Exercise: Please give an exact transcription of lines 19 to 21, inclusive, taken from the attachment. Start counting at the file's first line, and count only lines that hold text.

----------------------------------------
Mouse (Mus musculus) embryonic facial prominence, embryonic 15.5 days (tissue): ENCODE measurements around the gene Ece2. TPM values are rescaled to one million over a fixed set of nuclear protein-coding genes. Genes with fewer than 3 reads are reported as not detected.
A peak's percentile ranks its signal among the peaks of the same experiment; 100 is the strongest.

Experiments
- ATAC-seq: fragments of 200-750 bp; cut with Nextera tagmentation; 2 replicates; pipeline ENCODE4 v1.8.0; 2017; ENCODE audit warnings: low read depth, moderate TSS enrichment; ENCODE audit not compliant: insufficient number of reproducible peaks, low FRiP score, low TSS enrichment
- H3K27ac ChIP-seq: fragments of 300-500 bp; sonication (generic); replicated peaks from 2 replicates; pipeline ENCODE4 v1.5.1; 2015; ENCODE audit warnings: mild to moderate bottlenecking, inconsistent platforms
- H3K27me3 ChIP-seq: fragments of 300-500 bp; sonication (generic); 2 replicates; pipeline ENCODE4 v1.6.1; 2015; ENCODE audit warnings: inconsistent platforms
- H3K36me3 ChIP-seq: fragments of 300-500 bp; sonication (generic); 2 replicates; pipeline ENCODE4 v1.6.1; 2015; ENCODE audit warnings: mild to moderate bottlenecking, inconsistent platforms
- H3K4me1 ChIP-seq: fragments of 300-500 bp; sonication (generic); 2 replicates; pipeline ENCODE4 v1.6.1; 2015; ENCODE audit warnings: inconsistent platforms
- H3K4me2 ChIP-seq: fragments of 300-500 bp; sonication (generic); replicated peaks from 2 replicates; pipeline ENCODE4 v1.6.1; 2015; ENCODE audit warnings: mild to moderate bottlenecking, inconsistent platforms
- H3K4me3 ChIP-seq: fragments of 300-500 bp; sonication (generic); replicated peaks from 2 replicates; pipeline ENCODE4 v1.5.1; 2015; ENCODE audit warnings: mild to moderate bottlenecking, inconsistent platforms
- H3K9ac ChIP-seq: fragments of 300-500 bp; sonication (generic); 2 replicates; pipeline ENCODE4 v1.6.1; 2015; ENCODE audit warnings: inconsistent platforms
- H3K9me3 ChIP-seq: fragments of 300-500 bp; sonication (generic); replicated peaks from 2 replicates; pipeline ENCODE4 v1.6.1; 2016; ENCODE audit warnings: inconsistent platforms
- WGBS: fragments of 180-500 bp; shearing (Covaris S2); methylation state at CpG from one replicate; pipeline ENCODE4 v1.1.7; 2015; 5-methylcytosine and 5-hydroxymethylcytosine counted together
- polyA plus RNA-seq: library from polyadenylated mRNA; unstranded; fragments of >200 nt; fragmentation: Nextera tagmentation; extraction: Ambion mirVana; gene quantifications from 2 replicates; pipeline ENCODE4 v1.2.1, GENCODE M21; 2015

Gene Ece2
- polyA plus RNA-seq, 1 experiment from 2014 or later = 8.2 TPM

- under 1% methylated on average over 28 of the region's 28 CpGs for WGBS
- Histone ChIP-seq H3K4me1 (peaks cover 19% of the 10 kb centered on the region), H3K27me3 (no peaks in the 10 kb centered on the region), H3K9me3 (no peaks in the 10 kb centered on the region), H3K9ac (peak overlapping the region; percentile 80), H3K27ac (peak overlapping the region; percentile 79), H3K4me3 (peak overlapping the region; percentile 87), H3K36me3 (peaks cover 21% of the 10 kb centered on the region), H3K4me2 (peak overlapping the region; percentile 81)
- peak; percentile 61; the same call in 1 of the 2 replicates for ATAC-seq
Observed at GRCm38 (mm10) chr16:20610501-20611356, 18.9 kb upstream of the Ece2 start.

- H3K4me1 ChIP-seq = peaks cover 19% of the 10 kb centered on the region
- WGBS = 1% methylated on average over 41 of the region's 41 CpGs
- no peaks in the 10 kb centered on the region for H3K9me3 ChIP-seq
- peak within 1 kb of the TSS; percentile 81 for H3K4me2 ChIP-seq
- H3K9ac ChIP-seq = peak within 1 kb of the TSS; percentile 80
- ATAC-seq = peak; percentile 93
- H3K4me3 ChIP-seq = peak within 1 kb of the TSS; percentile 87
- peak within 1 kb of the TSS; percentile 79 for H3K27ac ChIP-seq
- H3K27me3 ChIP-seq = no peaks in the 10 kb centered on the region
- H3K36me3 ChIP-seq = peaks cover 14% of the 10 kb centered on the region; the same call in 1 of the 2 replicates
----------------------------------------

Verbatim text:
- peak; percentile 61; the same call in 1 of the 2 replicates for ATAC-seq
Observed at GRCm38 (mm10) chr16:20610501-20611356, 18.9 kb upstream of the Ece2 start.

- H3K4me1 ChIP-seq = peaks cover 19% of the 10 kb centered on the region